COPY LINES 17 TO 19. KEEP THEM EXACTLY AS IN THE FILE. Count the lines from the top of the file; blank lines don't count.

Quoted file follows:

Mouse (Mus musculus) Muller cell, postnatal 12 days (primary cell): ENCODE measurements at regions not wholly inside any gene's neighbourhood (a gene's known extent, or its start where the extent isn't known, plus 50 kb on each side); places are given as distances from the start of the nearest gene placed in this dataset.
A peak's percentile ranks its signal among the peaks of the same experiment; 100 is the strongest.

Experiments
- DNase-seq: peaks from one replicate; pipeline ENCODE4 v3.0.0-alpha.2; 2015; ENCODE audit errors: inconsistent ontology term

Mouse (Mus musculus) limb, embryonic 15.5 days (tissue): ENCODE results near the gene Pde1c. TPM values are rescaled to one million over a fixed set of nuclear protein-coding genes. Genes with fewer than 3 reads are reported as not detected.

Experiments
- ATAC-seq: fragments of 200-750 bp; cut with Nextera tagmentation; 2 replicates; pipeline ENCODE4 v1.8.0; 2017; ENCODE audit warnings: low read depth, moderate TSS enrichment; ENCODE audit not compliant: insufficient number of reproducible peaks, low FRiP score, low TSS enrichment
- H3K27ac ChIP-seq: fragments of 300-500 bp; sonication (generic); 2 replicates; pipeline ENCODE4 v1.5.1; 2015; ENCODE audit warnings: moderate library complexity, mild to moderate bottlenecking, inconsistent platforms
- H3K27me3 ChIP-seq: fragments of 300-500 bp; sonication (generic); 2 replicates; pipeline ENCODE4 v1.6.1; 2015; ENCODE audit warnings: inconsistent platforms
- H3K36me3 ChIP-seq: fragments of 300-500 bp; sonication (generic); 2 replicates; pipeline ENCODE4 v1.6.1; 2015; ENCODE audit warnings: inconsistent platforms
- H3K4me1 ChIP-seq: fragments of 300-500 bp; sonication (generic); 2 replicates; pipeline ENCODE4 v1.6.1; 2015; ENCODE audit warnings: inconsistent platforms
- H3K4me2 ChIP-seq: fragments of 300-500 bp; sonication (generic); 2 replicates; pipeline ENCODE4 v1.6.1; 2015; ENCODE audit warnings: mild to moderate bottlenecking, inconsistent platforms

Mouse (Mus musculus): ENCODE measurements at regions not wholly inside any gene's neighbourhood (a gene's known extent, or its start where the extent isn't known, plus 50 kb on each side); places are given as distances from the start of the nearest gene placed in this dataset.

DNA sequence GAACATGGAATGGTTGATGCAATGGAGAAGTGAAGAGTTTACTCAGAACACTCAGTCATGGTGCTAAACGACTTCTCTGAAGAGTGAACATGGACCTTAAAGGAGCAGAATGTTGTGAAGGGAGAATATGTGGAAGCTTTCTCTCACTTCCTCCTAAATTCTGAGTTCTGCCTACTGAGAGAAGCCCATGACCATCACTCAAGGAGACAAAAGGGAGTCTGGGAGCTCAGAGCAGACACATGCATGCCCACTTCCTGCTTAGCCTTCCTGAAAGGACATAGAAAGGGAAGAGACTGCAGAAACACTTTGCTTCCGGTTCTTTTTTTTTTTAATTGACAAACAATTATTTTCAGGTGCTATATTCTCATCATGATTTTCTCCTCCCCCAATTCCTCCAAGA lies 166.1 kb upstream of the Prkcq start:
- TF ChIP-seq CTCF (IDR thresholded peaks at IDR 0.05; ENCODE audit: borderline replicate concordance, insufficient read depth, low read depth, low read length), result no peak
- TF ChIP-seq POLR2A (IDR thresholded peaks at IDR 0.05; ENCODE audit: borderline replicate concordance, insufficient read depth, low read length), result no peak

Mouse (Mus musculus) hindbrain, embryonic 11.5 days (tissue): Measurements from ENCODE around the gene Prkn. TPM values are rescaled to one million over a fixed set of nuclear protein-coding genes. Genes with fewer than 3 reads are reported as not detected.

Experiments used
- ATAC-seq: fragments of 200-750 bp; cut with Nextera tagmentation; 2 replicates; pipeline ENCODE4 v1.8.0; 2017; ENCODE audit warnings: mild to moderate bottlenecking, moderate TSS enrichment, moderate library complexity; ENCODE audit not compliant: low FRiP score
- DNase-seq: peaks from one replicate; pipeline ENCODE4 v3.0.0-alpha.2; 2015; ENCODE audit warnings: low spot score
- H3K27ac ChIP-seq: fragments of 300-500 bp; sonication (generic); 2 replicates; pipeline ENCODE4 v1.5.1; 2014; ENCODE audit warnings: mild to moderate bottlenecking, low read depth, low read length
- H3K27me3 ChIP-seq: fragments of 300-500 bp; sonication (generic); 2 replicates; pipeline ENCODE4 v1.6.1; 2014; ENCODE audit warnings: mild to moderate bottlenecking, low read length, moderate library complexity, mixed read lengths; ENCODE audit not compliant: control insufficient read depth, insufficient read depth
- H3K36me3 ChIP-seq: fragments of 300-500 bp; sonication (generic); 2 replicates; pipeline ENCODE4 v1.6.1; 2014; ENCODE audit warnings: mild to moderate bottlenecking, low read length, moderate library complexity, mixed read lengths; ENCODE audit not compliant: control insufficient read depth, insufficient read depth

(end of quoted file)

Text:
Mouse (Mus musculus) hindbrain, embryonic 11.5 days (tissue): Measurements from ENCODE around the gene Prkn. TPM values are rescaled to one million over a fixed set of nuclear protein-coding genes. Genes with fewer than 3 reads are reported as not detected.

Experiments used
- ATAC-seq: fragments of 200-750 bp; cut with Nextera tagmentation; 2 replicates; pipeline ENCODE4 v1.8.0; 2017; ENCODE audit warnings: mild to moderate bottlenecking, moderate TSS enrichment, moderate library complexity; ENCODE audit not compliant: low FRiP score